I got my Masters’ degree in African-American Studies here in Paris and I lived in the US for a while so I can relate to all these movies and I am pissed when then don’t come out here but I’m telling you, it is really not common here. Very few people can relate to my interests, references, readings and movies. That’s what I think. Whenever I go to the States I noticed how terrible France is depicted in the media. Don’t believe everything they say :-) As a counter-example, Spike Lee is very popular here and his movies always come out.

  • Judy

    Wow, that is too bad. I have always loved Paris as my second city after NYC. Come one people diversity is here for all.

  • Absatou

    I do not think it’s banned. This type of movie never makes it to the theatre, unless it’s something with Eddy Murphy in it. Culturally French people (black or white) don’t relate to narratives like 2 Can Play That Game, Brothers or the Friday series. It is just that with people being more exposed than ever through social medias, more people want to see the movie and expect to see it in theaters.
    In reality, if Think Like a Man came out, it wouldn’t move crowds, because nothing has really changed, people in France would not pay to see it.

    This being said, the comparison with Miss Black France is way off! I have worked with the Miss Black France comity as a media partner and one has absolutely nothing to do with the other! The MBF controversy was racist and very serious, Think Like a Man on the other hand just doesn’t correspond to a movie people would want to see for cultural reasons and what I have eplained above.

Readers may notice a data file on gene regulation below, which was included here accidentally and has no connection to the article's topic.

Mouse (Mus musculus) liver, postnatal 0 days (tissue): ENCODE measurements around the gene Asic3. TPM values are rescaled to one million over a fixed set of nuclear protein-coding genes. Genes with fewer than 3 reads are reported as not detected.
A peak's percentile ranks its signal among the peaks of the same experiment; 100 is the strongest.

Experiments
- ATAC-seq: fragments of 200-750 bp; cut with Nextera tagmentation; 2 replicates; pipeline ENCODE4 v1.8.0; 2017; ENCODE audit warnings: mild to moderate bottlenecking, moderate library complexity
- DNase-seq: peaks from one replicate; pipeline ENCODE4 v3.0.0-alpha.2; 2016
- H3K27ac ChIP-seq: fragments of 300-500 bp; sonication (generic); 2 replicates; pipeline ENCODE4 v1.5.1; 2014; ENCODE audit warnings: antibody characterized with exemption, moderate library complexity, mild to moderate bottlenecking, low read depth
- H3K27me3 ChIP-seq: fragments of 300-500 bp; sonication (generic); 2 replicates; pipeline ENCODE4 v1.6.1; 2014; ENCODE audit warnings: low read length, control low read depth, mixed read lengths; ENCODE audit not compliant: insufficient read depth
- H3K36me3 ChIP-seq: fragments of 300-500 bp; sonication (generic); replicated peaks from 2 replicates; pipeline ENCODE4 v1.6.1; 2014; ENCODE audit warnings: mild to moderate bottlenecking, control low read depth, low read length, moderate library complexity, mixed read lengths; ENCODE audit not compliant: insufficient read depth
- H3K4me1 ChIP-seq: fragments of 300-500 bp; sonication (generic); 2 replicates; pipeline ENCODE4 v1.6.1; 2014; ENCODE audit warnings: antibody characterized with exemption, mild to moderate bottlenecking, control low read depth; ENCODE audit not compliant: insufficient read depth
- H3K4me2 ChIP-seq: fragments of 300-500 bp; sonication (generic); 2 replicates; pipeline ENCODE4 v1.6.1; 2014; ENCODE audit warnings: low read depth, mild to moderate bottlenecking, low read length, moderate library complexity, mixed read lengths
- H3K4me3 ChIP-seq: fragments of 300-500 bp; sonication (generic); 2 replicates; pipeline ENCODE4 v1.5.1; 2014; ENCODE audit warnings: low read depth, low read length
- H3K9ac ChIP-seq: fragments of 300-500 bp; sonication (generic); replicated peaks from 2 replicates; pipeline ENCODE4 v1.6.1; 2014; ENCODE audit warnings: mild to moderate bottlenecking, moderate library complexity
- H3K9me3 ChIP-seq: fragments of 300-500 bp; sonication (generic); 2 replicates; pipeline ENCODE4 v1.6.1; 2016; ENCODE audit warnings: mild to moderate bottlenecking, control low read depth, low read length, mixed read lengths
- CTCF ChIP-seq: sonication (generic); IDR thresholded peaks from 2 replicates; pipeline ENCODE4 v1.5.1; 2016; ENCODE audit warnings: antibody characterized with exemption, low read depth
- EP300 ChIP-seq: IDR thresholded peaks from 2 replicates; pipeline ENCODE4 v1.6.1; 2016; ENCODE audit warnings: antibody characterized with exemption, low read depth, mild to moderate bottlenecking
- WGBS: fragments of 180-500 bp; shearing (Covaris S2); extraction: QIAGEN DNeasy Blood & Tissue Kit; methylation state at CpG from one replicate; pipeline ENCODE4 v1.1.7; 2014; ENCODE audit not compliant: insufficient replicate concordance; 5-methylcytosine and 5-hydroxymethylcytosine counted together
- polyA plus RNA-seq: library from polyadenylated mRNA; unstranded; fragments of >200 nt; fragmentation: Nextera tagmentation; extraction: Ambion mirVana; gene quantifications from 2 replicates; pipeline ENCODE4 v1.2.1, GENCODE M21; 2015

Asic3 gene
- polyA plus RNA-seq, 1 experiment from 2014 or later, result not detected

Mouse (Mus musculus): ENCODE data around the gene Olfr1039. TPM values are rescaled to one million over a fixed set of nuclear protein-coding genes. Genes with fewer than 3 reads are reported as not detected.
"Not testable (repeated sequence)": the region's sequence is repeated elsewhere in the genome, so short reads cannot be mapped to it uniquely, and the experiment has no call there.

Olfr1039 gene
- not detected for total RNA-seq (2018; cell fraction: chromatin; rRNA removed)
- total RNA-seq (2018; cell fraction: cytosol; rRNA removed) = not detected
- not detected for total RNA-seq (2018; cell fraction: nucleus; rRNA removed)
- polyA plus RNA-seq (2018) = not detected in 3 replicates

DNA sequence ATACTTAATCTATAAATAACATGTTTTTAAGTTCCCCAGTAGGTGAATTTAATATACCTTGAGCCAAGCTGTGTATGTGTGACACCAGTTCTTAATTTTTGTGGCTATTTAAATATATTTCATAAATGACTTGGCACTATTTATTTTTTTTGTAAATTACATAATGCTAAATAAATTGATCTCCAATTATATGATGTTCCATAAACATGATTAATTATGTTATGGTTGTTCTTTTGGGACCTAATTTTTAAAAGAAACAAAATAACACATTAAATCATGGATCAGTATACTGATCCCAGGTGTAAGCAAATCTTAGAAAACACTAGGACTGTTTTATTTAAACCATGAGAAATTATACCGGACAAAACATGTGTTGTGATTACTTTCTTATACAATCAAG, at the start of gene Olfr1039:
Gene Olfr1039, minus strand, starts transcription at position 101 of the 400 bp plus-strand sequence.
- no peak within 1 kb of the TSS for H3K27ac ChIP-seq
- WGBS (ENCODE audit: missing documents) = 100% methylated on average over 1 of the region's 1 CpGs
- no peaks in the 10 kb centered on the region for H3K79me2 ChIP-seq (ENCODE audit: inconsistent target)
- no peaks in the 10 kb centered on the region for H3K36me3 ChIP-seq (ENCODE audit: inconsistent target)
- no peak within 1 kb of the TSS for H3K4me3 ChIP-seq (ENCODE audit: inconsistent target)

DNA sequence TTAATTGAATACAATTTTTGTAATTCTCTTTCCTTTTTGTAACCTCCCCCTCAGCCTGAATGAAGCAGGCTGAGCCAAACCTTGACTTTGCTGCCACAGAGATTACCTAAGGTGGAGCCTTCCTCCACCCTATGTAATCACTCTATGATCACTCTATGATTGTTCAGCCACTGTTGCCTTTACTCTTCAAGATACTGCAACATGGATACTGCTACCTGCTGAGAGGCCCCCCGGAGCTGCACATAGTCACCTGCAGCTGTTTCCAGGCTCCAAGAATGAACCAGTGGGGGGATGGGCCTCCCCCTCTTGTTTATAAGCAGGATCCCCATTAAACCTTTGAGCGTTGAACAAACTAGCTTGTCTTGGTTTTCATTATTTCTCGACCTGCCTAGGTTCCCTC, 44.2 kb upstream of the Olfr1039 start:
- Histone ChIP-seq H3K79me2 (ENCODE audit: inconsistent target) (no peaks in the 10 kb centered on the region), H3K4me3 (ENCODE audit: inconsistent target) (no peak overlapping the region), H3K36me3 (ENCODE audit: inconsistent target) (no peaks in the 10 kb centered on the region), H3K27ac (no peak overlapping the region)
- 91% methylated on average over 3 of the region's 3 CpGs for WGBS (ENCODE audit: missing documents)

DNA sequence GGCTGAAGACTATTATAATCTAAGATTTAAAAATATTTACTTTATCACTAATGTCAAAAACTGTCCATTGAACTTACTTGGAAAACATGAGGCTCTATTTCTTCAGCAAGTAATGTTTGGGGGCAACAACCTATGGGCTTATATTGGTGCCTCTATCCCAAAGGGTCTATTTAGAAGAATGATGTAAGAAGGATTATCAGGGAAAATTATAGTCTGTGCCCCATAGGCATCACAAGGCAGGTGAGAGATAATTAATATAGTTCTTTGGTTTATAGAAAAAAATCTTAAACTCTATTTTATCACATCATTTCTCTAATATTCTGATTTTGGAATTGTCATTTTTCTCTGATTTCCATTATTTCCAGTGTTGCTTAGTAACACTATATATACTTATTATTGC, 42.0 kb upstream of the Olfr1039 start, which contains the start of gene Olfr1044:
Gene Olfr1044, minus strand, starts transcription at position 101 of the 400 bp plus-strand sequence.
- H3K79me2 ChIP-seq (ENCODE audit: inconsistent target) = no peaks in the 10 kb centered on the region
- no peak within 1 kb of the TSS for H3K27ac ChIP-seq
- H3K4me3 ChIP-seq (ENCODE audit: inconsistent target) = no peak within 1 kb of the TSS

• @Work_Bored

    LMAO, that was funny!

  • Princess

    Okay I’m French and seriously, I am so fucking pissed.

    I’ve been waiting for this movie ever since the promo started. I’m so fucking pissed in 2012 the country where I’ve been raised is still that stupid.
    Somewhere in my mind I always knew it wouldn’t come to France but it was just a thought like ” this movie looks so great, French theaters could never handle it ” see ? Not for that reason.
    Now I understand why we hadn’t had Lottery Ticket either…

    This is just making me sooooo mad !

  • Muse

    I just wanna know if they also banned “She’s Just Not That Into You”. Pretty much the same storyline but with an all white american cast. Were the French able to relate to the characters? Was it banned due to lack of diversity?

    I’m going to take a wild guess and say no. France, spare me the nonsense

  • LemonNLime

    Ughhhh. Seriously as a francophone I love France but sometimes I just can’t handle the French, God love’em. I would like to say I’m surprised but I’m not and the focus and subtle promotion of interracial relationships doesn’t surprise me either.

    French immigration policy stresses assimilation and what better way to push along assimilation than by blend populations rather than having separate ethnic groups and identities. The French promote this ideal that we are all, first and foremost, French and you need to hop on the train. Black Americans tend to stress that they are, first and foremost, black rather than American. And in a country with centenaries of long established history and traditions but also where the black and beur immigrant population is growing faster than the white population, there isn’t room for that kind of thinking.

  • apple

    france? i’m not surprised

  • Mosaicmuse

    Hmmm…I live in Paris, France and I remember seeing Dreamgirls here. So, I’m not 100% sure if it’s a 100% anti-all Black cast thing. Maybe it’s an anti Steve Harvey and Tyler Perry thing.

  • khrish

    If this is true, does that mean they don’t show movies with no Blacks in them, like THE IRON LADY?

  • Nikia

    And they’re just gonna ignore the token white people in the film, too?

    France is a trip!

  • rhirhi-hater